Photographer Martin Jenkinson, a former steelworker, was commissioned by many unions including the TGWU/Unite and National Union of Mineworkers and was responsible for some of the most striking images to have emerged from political and industrial struggle in Britain from the early 80s until his death from cancer at aged 64 in June 2012.
Now a second book of Martin’s work has been released, this time featuring Sheffield in the 1980s. It has been assembled by Martin’s daughter Justine, who manages her dad’s extensive image library, and author Mark Metcalf.
Jenkinson, who constantly sought ways to improve his skills, photographed people in their everyday lives and there are many such images in the book.
However, where he excelled was his work with the trade union and labour movement in workplaces, on protests, demonstrations and pickets. His photographs in such situations create an awareness that fills the page and forces the observer to seek to find out more.
The highlights of the book are how it shows that during the 1980s Sheffield, once the steel centre of the world, endured startling industrial changes that destroyed many of its famous firms and traditional industries. The unique photographs, some published for the first time, reveal the impact of this economic destruction on local people and how they fought bravely for their jobs, families and communities.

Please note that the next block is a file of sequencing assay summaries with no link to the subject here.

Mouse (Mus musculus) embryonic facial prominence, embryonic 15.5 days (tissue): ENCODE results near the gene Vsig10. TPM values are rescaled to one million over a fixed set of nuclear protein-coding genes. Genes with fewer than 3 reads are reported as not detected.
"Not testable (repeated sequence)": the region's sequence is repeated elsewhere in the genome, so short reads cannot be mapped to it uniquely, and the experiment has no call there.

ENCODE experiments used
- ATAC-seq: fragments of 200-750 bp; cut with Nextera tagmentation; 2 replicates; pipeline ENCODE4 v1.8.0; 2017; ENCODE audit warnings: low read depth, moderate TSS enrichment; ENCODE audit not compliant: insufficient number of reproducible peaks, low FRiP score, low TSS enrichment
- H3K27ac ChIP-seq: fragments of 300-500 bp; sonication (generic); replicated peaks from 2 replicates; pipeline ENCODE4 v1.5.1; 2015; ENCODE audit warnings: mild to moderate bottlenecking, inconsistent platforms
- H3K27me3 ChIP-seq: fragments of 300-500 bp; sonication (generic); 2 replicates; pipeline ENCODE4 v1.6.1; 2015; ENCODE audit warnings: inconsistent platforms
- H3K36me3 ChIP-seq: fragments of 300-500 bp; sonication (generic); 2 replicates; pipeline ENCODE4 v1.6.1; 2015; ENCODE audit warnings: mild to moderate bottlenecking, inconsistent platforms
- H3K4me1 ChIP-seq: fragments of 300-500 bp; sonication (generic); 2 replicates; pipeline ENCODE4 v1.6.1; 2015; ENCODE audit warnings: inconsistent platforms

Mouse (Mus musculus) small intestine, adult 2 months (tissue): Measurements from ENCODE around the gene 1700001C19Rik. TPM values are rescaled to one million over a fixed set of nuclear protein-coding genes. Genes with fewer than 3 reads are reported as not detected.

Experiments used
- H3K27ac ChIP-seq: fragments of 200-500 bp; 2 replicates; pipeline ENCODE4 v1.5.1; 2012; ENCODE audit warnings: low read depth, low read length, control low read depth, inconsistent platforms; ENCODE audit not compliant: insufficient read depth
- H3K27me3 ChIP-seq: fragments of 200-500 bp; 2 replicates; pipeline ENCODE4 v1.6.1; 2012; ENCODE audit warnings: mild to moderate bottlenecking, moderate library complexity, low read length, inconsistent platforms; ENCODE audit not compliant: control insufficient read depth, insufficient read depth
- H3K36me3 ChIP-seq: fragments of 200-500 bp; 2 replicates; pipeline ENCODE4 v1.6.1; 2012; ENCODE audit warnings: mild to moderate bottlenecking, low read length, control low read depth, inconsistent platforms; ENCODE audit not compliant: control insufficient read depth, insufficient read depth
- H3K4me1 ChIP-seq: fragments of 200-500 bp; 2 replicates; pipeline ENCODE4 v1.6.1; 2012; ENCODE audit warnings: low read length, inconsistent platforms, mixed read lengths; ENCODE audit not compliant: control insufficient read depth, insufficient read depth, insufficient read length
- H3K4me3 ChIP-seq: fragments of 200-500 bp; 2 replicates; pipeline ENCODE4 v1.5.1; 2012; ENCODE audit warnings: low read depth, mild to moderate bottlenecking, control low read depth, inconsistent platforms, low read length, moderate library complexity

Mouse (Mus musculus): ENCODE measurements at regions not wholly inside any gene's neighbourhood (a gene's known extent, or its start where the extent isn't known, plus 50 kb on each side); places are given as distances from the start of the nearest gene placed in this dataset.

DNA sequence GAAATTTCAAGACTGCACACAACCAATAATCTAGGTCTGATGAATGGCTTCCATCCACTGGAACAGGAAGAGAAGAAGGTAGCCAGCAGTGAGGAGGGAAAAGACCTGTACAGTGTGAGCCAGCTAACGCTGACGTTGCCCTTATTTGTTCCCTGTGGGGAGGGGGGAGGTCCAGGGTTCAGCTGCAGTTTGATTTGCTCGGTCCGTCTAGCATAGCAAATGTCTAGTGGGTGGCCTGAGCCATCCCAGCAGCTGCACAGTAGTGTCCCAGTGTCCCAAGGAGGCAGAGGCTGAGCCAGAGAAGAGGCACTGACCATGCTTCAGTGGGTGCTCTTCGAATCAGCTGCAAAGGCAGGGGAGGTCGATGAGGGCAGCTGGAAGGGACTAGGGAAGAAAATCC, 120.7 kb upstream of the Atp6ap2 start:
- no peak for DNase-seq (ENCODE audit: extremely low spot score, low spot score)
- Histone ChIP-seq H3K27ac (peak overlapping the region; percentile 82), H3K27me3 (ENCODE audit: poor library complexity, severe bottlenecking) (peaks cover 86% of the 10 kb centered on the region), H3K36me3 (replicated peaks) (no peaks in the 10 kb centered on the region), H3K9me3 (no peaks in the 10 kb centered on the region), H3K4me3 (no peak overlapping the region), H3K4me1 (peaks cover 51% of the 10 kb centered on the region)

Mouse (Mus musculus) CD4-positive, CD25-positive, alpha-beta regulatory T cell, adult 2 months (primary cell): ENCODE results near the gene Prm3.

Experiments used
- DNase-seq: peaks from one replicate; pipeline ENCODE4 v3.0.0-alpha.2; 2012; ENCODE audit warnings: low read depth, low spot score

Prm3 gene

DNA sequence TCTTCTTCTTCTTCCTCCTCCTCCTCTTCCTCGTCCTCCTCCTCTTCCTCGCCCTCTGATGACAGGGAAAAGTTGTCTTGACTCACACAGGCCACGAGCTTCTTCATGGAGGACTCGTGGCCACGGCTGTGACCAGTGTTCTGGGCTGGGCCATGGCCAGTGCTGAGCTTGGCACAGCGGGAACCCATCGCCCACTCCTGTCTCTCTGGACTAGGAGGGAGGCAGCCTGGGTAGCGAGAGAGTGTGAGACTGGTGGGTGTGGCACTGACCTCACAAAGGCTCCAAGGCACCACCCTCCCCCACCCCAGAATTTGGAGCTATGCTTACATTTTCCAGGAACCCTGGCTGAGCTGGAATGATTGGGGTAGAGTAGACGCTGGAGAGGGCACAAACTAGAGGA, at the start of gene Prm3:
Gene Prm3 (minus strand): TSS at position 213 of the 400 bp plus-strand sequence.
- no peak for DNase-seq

Also featured in the book is many campaigns which include anti-racism, peace, health, jobs and training, industrial disputes.
Of course, what was happening in Sheffield in the 1980s was something that many northern England and Scottish cities experienced during this period, while at the same time, parts of south east England, especially the City of London, boomed. The gap between north and south became a chasm.
As such the book is a case study of Northern Britain during a decade when making things was replaced by services industries, leisure complexes and low paid jobs.